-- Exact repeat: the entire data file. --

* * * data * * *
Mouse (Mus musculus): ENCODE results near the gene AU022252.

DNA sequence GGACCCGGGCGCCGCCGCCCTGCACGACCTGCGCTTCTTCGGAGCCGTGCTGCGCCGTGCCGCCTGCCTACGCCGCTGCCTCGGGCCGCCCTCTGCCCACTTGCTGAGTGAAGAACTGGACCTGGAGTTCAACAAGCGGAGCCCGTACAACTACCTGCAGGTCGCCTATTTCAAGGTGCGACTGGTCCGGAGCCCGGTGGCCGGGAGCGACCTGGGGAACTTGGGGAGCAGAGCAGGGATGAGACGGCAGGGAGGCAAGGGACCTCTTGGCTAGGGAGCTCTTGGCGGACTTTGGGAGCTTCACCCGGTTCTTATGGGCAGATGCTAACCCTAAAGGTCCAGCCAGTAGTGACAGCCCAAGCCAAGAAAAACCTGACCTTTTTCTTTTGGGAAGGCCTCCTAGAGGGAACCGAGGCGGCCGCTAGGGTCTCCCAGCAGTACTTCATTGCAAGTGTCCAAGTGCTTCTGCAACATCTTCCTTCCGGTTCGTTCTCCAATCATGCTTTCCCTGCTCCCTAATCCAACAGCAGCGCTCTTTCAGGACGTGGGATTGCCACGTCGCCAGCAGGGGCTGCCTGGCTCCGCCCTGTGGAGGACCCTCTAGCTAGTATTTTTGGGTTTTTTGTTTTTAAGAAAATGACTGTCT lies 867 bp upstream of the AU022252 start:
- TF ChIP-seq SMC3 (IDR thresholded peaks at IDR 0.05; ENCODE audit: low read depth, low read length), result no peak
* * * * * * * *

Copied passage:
Mouse (Mus musculus): ENCODE results near the gene AU022252.

DNA sequence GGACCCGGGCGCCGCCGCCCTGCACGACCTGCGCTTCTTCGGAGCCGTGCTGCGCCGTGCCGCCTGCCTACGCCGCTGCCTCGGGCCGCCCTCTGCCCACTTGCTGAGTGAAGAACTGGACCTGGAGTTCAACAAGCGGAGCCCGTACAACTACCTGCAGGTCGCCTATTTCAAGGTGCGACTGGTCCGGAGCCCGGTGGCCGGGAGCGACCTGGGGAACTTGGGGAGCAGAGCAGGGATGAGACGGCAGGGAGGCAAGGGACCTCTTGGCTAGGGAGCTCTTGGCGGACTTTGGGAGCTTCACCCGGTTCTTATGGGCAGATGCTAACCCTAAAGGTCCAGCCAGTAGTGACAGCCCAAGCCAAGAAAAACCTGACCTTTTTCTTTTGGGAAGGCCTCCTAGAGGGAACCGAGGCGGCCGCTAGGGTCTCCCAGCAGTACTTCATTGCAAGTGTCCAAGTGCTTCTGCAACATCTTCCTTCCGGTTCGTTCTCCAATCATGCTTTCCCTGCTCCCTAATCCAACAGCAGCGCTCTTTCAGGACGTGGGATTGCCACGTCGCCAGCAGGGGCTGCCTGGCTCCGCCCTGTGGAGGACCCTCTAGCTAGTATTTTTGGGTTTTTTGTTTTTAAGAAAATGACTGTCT lies 867 bp upstream of the AU022252 start:
- TF ChIP-seq SMC3 (IDR thresholded peaks at IDR 0.05; ENCODE audit: low read depth, low read length), result no peak